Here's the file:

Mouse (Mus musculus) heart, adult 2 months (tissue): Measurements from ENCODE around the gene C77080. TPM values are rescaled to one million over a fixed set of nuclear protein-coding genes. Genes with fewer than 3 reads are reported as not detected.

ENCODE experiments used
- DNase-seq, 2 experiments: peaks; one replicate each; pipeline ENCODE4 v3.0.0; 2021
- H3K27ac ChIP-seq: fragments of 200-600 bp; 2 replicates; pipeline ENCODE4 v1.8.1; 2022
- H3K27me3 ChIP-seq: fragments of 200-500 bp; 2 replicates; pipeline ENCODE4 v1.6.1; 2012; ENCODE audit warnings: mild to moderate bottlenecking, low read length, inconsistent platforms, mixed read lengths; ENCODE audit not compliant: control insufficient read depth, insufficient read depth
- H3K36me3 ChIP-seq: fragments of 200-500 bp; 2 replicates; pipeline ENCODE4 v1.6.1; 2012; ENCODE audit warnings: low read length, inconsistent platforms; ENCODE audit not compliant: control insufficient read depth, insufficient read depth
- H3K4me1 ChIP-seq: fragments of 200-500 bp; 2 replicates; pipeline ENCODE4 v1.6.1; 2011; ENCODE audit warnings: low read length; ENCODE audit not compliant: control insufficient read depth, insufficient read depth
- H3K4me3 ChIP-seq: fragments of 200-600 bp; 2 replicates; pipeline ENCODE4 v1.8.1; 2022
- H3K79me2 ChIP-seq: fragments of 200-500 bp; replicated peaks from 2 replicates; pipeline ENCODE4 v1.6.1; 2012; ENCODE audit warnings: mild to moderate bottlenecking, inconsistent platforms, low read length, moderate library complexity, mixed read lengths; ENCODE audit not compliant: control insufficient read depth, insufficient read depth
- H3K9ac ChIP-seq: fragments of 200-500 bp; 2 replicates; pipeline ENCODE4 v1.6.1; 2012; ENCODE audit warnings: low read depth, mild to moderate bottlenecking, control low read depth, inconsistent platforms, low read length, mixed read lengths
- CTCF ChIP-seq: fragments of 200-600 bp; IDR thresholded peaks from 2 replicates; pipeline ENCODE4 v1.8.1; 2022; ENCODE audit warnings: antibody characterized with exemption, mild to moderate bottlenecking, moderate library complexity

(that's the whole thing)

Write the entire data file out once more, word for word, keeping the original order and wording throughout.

Mouse (Mus musculus) heart, adult 2 months (tissue): Measurements from ENCODE around the gene C77080. TPM values are rescaled to one million over a fixed set of nuclear protein-coding genes. Genes with fewer than 3 reads are reported as not detected.

ENCODE experiments used
- DNase-seq, 2 experiments: peaks; one replicate each; pipeline ENCODE4 v3.0.0; 2021
- H3K27ac ChIP-seq: fragments of 200-600 bp; 2 replicates; pipeline ENCODE4 v1.8.1; 2022
- H3K27me3 ChIP-seq: fragments of 200-500 bp; 2 replicates; pipeline ENCODE4 v1.6.1; 2012; ENCODE audit warnings: mild to moderate bottlenecking, low read length, inconsistent platforms, mixed read lengths; ENCODE audit not compliant: control insufficient read depth, insufficient read depth
- H3K36me3 ChIP-seq: fragments of 200-500 bp; 2 replicates; pipeline ENCODE4 v1.6.1; 2012; ENCODE audit warnings: low read length, inconsistent platforms; ENCODE audit not compliant: control insufficient read depth, insufficient read depth
- H3K4me1 ChIP-seq: fragments of 200-500 bp; 2 replicates; pipeline ENCODE4 v1.6.1; 2011; ENCODE audit warnings: low read length; ENCODE audit not compliant: control insufficient read depth, insufficient read depth
- H3K4me3 ChIP-seq: fragments of 200-600 bp; 2 replicates; pipeline ENCODE4 v1.8.1; 2022
- H3K79me2 ChIP-seq: fragments of 200-500 bp; replicated peaks from 2 replicates; pipeline ENCODE4 v1.6.1; 2012; ENCODE audit warnings: mild to moderate bottlenecking, inconsistent platforms, low read length, moderate library complexity, mixed read lengths; ENCODE audit not compliant: control insufficient read depth, insufficient read depth
- H3K9ac ChIP-seq: fragments of 200-500 bp; 2 replicates; pipeline ENCODE4 v1.6.1; 2012; ENCODE audit warnings: low read depth, mild to moderate bottlenecking, control low read depth, inconsistent platforms, low read length, mixed read lengths
- CTCF ChIP-seq: fragments of 200-600 bp; IDR thresholded peaks from 2 replicates; pipeline ENCODE4 v1.8.1; 2022; ENCODE audit warnings: antibody characterized with exemption, mild to moderate bottlenecking, moderate library complexity